Asteroids: Asteroid-comet hybrid spotted by NASA's asteroid warning system
Hybrids of objects seen in space are very rarely sighted, until recently. NASA’s asteroid warning system in Hawaii recently spotted one hybrid of an asteroid and a comet known as Trojans.
Express reports that astronomers in Hawaii, with the use of the NASA-backed Asteroid Terrestrial Impact Last Alert System, were able to spot an unusual space object that was a cross between an asteroid and a comet. This hybrid is from a type of object that has the same orbit as Jupiter and is referred to as Trojans.
This Trojan was first discovered in June of 2019 and the Mind Planet Center formally referred to this rock as 2019 LD2. Astronomers who have kept tabs on this space rock have noted that it leaves behind a trail of gas or dust, making it seem like a comet. According to the scientists, these Trojans would be in their later stages if they leave trails of gas and dust.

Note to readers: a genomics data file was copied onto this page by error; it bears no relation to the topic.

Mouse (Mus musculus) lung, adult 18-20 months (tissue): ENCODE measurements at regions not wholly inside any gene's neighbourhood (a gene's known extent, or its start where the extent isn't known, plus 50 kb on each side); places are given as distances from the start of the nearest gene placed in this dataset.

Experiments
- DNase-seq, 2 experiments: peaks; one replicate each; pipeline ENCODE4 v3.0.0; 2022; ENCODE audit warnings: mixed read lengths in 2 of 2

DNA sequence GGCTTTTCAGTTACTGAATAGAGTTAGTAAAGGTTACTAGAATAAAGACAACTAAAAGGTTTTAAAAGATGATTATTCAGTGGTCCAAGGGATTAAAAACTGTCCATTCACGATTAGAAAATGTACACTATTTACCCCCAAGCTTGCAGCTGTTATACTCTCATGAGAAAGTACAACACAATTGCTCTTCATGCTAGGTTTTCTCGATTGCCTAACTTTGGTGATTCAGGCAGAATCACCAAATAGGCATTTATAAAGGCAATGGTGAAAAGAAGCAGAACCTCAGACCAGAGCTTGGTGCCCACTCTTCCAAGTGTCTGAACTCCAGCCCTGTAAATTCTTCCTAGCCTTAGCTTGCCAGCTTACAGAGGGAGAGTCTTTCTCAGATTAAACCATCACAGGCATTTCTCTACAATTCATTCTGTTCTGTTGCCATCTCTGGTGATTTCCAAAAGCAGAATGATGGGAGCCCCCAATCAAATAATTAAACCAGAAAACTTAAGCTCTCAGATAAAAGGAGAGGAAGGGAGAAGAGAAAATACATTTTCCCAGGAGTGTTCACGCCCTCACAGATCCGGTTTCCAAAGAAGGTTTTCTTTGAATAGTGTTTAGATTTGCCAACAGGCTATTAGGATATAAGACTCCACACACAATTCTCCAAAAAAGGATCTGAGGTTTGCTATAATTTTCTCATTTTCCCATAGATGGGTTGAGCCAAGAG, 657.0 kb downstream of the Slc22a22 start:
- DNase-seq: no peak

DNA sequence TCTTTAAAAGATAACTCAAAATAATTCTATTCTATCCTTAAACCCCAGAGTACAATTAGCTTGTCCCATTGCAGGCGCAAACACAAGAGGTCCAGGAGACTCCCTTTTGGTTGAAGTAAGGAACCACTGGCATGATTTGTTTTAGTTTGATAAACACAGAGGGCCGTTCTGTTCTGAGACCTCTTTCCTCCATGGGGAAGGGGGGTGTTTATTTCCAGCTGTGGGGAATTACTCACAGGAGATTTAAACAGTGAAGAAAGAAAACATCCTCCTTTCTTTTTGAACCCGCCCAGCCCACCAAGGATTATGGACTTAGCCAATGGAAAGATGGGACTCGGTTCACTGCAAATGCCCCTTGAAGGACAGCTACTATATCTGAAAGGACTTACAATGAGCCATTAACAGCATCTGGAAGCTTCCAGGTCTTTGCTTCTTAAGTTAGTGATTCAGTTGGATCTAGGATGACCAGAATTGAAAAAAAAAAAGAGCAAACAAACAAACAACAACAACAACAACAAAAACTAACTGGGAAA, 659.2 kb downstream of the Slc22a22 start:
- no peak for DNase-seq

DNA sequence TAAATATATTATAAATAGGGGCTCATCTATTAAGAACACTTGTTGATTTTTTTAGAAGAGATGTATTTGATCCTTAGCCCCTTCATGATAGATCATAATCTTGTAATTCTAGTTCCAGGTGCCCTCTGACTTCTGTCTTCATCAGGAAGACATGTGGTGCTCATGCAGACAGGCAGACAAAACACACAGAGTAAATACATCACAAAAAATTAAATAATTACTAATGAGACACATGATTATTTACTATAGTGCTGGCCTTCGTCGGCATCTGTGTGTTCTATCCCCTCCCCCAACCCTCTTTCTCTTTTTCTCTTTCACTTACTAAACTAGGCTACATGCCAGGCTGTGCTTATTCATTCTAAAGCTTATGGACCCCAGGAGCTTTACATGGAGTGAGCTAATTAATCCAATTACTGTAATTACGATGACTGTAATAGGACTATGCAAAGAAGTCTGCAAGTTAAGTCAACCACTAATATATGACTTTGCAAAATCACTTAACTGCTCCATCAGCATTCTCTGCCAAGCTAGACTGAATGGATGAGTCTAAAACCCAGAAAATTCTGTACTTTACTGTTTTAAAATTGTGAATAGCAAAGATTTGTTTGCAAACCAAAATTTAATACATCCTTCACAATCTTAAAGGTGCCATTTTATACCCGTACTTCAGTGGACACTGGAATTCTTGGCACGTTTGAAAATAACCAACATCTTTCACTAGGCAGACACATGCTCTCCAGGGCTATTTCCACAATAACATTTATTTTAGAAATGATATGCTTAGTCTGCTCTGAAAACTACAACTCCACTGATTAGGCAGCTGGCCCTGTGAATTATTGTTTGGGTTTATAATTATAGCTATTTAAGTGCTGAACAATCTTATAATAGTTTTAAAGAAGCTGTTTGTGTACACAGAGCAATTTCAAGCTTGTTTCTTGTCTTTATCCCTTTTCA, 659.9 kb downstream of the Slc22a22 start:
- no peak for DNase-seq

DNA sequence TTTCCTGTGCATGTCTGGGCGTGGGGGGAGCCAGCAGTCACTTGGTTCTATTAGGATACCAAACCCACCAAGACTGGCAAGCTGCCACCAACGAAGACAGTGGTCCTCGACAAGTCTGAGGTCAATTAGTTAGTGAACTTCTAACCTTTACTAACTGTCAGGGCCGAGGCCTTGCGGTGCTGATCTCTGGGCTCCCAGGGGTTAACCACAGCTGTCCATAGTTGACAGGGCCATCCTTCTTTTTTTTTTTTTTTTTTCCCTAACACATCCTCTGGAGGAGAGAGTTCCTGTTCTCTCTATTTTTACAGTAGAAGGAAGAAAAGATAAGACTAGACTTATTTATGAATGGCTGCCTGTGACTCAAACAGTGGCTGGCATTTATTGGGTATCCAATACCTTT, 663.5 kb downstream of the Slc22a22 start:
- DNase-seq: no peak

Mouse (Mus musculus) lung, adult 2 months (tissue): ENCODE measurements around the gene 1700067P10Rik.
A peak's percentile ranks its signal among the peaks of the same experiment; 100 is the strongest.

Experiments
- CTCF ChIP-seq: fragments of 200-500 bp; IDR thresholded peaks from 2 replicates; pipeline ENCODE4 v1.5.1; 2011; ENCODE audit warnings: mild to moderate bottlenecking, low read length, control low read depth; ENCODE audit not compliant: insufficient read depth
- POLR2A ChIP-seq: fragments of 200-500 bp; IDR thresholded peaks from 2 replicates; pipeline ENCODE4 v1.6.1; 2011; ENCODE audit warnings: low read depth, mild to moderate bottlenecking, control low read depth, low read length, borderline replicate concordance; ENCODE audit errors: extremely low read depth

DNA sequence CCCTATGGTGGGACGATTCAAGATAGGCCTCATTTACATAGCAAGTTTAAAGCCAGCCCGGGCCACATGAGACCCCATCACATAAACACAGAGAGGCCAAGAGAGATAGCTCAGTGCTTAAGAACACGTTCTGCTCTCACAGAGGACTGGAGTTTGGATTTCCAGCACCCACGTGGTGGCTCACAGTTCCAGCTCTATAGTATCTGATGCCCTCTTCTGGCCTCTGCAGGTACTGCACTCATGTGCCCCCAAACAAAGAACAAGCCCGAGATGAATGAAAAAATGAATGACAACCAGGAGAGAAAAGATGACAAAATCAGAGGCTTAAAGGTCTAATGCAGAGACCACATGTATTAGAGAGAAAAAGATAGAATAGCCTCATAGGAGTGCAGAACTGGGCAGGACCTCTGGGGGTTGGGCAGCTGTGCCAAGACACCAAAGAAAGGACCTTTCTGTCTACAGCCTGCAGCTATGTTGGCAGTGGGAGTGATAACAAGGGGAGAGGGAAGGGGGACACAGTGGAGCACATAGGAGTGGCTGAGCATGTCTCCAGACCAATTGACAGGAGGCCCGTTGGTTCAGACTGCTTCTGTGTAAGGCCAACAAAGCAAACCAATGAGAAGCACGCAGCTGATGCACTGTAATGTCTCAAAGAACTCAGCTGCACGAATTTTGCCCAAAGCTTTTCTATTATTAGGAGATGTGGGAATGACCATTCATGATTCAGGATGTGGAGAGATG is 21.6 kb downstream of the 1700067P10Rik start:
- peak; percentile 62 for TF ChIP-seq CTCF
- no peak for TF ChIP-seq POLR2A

“We have believed for decades that Trojan asteroids should have large amounts of ice beneath their surfaces, but never had any evidence until now. ATLAS has shown the predictions of their icy nature may well be correct,” said Queen’s University Belfast’s Alan Fitzsimmons.
This asteroid first flew by behind the Sun in the latter part of 2019 and early into 2020. However, it was only visible by April. When it appeared on ATLAS, it confirmed scientists’ predictions of its tail followed by over 40 comets that were since discovered.
Last week, a fireball was seen in the skies over Australia. Residents of Victoria, Australia were able to witness a meteor passing over the region. However, it was not a meteorite as it only appeared for 20 seconds and was slow-moving in pace. According to astrophysicist Jonti Horner of the University of Southern Queensland, the fireball was not an asteroid or meteorite but rather a piece of space junk re-entering the Earth and burning up upon contact with the atmosphere.
Horner explained that the rate it was moving was a telltale sign of it being space junk rather than a meteorite. Perry Vlahos from the Astronomical Society of Victoria also said that it may have been a small satellite, but nevertheless, it is still space junk.